I am fantastic at reading stuff backwards in mirrors, even upside down. Or when inside looking out through ..........

windows with lettering placed for exterior reading.

. gnidaer roiretxe rof decalp gnirettel htiw swodniw

but then I'm crazy, or so they say........:wink:
 

grouch

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I was able to read that will only a little bit of trouble. .nuf dna gnitseretnI

.gnidaer roiretxe rof decalp gnirettel htiw swodniw

Columbia, I am not sure if you are joking or not. At any rate, my diagnosis doesn't deal with any of that as I am not or ever will be medicated. My doctor was surprised I did not know about my condition. He did mention certain medications could help with the stress but I told him that learning which situations were not healthy for me allows me to avoid them. I said that is easier and cheaper.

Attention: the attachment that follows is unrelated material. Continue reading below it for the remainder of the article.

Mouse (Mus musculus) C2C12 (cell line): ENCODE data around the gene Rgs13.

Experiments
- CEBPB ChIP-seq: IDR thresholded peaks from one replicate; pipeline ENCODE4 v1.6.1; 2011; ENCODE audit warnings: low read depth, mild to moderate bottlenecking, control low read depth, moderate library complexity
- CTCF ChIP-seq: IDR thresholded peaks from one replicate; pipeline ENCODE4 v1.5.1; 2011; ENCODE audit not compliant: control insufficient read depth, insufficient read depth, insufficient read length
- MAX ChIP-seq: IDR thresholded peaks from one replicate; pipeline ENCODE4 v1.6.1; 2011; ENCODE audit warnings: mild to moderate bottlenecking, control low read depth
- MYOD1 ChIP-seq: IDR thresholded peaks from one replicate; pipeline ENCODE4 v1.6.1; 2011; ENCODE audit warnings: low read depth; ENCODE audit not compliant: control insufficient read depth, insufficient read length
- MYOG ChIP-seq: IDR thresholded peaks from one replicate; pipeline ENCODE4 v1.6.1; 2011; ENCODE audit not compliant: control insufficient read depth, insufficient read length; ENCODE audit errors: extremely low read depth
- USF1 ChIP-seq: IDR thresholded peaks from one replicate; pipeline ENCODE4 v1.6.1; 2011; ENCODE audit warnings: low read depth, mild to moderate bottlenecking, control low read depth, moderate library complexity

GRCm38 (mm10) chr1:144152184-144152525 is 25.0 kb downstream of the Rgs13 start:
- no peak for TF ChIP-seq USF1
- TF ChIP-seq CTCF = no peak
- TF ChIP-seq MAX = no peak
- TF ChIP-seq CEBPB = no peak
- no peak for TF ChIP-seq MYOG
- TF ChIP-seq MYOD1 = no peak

My whole point in this thread was to see if there is anyone else out there in similar a situation. I am truly thankful I know, it allows me to use my strengths as strengths and not weaknesses. It also allows me not to spin my wheels on things that are difficult or impossible for me as my tendency is. I knew there would be some people who would see negative and some who are not affected weigh in on what they don't understand. After all, I guess it's "normal" behavior for the forum.
 

dr wogz

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I think you and I can agree. The doctors over medicate people especially kids. People truly do have issues but like I said I think doctors go overboard about things.
Personally, I think it really comes down to bad parenting, and that they aren't able to deal "kids" and insist on medication to calm them down..

Also, that 'special needs' kids (here at least) are being lumped into regular (and overcrowded) classrooms (Special needs classes are being fazed out). And teachers are getting frazzled dealing with this extra burden, along with the usual malcontents. SO, it's the average student that ends up suffering in the long run.